Posted inArt

Fluxus for the Linux Generation

New York is a city awash in information. If your body was a receiver can you imagine how overwhelmed by senseless Facebook updates and spam mail it would be? It goes without saying that the more connected we are the more unavoidable digital reality becomes. This does not exclude the white walls of the art gallery. Artie Vierkant’s first solo exhibition Image Object at Higher Pictures on the Upper East Side is proof of this.

Posted inArt

Experiencing Emily Noelle Lambert’s Personal Creative World

Sitting on one of Emily Noelle Lambert’s free-form, functional sculptures and surrounded by other found wood sculptures, huge canvases, and smaller paintings tucked around her Heart Heat exhibition at Lu Magnus, I had the distinct feeling that I entered into the artist’s personal world, a place where color, form, and balance skillfully link the two and three dimensional art objects all around.

Posted inArt

Revisiting the Radical Energy of 1968

Currently on view at the Oakland Museum of California is The 1968 Exhibit, which focuses on the culture of that unforgettable year. Organized by the Minnesota History Center, the Atlanta History Center, the Chicago History Museum, and the Oakland Museum, this expansive show explores the tumultuous year whose highlights include human space travel, the assassinations of both Martin Luther King, Jr. and Robert F. Kennedy, the rise of the Black Panthers, the Beatles, and hippie culture, the first wide use of plastics, and many other things.

Posted inFilm

Ethnic Cleansing: Colorblind Casting in Cloud Atlas

Last month, British actor Jim Sturgess sent a tweet to his 40,000 followers which read: “Yellowface? Blackface? Pinkface? Pinkberry? Blueberry? Strawberry? Bananas? Frozen Yogurt? All the toppings? … Lovely!” The message was Sturgess’s veiled response to recent criticism of his role in the upcoming science fiction epic Cloud Atlas. Sturgess, along with stars Halle Berry, Tom Hanks, Hugo Weaving, Ben Whishaw, and Hugh Grant plays not one but six different characters in the movie.

Posted inArt

Dreaming in Argentina When Juan Perón Was President

There are a many reasons to go see Faking It: Manipulated Photography Before Photoshop, curated by Mia Freeman, at the Metropolitan Museum of Art. Yves Klein leaps into the void and Lyndon Johnson’s nose grows long and pointed (would that this would happen to all politicians who lie to their constituents!). Freeman presents the work in thematic groups, such as “Politics and Persuasion” and “Novelties and Amusements.

Posted inArt

The Four Horsemen of a New Detroit

DETROIT — Detroit faces the best/worst of times. It teems with inventive artists and entrepreneurs whose work and presence generate solid philanthropy and investment. At the same time, increasingly severe budget cuts are hitting schools, police, firefighters and transportation systems hard; poverty and crime remain high. Understanding the city’s open land mass (roughly 143 square miles with a population of just over 700,000 — compare this to Manhattan with about 34 square miles and over 1,600,000 residents) helps to make sense of things.

Posted inArt

Playful, Sinister, and Simple Ceramics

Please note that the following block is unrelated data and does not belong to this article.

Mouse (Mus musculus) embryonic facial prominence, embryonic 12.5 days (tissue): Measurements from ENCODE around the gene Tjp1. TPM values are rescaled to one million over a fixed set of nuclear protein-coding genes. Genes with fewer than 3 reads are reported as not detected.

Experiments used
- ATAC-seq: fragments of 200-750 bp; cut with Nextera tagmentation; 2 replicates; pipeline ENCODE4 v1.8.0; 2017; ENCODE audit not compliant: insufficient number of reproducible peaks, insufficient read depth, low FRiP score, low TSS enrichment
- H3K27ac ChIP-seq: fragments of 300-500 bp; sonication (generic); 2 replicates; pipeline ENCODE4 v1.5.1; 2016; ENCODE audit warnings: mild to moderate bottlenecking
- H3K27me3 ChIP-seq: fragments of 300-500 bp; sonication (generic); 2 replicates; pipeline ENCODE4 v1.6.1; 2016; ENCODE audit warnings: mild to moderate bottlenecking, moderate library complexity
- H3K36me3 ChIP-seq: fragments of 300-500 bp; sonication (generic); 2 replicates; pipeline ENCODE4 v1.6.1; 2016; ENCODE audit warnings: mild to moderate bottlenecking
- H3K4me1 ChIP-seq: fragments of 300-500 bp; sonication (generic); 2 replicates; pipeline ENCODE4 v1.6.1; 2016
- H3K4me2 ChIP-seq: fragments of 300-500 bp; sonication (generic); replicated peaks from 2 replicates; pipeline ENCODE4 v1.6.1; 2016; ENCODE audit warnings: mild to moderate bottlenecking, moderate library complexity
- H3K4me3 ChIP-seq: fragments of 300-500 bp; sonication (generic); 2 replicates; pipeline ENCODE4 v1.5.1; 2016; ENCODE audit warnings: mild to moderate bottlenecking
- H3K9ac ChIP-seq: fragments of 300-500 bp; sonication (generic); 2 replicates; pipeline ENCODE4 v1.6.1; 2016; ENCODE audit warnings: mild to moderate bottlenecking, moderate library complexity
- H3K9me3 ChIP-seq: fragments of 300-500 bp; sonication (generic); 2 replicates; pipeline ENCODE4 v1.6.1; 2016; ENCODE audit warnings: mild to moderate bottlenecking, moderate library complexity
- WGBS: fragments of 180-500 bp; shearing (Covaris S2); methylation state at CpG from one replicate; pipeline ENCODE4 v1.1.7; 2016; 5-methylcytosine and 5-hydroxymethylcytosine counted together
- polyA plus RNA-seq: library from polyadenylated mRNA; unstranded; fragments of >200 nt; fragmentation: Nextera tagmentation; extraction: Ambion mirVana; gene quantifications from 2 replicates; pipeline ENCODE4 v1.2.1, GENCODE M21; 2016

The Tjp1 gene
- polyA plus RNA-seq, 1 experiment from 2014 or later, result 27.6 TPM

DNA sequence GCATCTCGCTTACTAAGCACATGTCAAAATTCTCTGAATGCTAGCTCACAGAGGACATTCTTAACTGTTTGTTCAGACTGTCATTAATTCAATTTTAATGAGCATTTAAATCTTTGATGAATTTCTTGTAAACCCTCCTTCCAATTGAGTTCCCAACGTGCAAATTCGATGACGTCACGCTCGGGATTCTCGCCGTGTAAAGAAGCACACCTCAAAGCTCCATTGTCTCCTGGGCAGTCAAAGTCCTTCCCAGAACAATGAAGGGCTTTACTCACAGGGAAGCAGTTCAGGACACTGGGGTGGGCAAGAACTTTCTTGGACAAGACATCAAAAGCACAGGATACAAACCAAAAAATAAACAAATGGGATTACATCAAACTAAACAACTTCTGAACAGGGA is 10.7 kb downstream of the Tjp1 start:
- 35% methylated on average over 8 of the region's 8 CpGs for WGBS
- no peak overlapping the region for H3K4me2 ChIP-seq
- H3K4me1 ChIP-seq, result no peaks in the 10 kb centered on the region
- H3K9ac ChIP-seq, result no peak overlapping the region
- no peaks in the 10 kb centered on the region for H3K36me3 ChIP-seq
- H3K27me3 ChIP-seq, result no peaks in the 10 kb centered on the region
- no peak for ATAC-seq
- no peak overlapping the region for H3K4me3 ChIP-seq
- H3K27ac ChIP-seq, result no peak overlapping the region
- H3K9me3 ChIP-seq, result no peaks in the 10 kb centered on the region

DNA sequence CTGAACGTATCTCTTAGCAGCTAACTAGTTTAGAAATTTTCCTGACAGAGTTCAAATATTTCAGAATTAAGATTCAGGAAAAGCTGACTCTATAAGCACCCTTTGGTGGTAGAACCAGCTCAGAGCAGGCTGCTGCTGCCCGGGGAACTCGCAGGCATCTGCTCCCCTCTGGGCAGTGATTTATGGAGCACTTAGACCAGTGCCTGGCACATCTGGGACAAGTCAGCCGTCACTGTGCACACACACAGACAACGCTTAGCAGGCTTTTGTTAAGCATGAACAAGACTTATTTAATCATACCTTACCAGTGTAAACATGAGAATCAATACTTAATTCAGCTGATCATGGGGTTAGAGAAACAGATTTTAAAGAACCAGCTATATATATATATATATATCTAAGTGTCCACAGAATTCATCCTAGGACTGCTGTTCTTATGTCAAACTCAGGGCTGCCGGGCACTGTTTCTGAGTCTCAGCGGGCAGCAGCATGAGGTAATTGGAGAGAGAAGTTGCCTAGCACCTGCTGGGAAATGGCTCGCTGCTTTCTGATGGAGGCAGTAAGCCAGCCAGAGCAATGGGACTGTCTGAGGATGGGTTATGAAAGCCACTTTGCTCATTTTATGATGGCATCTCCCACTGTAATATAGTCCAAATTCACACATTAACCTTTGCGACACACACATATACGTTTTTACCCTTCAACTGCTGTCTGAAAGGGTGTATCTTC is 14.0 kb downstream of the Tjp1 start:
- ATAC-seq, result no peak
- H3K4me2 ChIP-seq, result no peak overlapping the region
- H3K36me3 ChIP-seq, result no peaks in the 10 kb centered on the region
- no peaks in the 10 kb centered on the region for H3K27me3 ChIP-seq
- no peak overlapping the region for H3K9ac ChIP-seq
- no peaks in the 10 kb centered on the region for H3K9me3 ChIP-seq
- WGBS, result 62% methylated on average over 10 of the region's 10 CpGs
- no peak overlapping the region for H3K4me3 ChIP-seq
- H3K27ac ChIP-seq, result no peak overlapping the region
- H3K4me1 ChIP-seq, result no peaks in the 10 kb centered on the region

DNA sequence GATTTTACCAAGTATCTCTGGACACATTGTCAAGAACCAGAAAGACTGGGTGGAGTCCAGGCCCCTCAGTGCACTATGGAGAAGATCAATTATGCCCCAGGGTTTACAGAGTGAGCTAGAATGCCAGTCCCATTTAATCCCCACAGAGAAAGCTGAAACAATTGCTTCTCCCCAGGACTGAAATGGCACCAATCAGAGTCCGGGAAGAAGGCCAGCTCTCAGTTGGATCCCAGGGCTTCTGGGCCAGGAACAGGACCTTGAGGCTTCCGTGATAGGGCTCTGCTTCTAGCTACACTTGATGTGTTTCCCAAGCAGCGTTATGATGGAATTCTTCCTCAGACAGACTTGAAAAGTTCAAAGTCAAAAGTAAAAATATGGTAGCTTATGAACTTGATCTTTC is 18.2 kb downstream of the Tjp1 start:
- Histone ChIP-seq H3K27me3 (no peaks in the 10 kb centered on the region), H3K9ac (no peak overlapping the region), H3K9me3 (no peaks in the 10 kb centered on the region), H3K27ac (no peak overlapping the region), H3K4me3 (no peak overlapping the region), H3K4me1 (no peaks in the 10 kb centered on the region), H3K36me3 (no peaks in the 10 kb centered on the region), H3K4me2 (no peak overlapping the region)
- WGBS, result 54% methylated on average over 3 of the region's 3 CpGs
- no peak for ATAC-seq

Just north of UC Berkeley’s campus, hidden away in a small patch of woods, is the Berkeley Art Center, currently showing the exhibition Local Treasures: Bay Area Ceramics. Wanting to know more about the Bay Area’s art scene — craft included — I felt compelled to visit. The beautiful, small building has quiet grounds sprinkled with larger ceramic works. The current show includes eleven artists working in clay, with pieces ranging from simple functional pots to complex installations. The exhibition is an eclectic grouping of artists who most likely wouldn’t be shown together if not for the local theme.

Posted inArt

Steeped in Tradition but Straining Toward the Future

MANILA, Philippines — There is a sweet dish in the Philippines called halo-halo, a rainbow of beans, fruits, and jellies mixed with ice and topped with ice cream. Literally translated, it means “mix-mix,” as if repetition were needed to reassert its delectable cacophony of flavors. Walking the halls of this year’s ManilART was a bit like working through a tall glass of halo-halo.

Posted inArt

Uganda’s 2nd Annual Contemporary Art Festival Fills Pop-Up Storage Containers

KAMPALA, Uganda — All over Kampala, and in many parts of Uganda, you’ll find them: shipping containers. From and to all over the world, shipping containers arrive and go out. Some stay, serving as a storage container on the side of a road, repurposed for whatever the contents. Others go. But, for this foreigner at least, they make up part of the city’s character.

Posted inArt

The Impossible Joy of Finding Meaning

BERKELEY, California — Ratio 3 gallery’s new show of work by Lutz Bacher is a must see. The large, skylight-lit, raw gallery space is perfect for Bacher’s captivating installation of audio, visual, and sculptural work. Upon entering the gallery one immediately focuses on the small black spheres scattered about the floor. After a hesitant test, the black orbs turn out to be squishy balls. Along the walls are framed black and white astronomy prints cut out from a book. As one weaves their way through the balls (or in my case, kicked my way until I was asked to avoid touching the work) the visual connection between the galactic formations and the floor installation was obvious.